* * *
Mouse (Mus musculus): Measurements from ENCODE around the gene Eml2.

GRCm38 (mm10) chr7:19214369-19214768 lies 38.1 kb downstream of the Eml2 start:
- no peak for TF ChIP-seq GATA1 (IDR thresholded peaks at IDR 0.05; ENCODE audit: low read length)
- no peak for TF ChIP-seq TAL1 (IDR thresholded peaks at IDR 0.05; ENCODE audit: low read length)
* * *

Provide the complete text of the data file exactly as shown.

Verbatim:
Mouse (Mus musculus): Measurements from ENCODE around the gene Eml2.

GRCm38 (mm10) chr7:19214369-19214768 lies 38.1 kb downstream of the Eml2 start:
- no peak for TF ChIP-seq GATA1 (IDR thresholded peaks at IDR 0.05; ENCODE audit: low read length)
- no peak for TF ChIP-seq TAL1 (IDR thresholded peaks at IDR 0.05; ENCODE audit: low read length)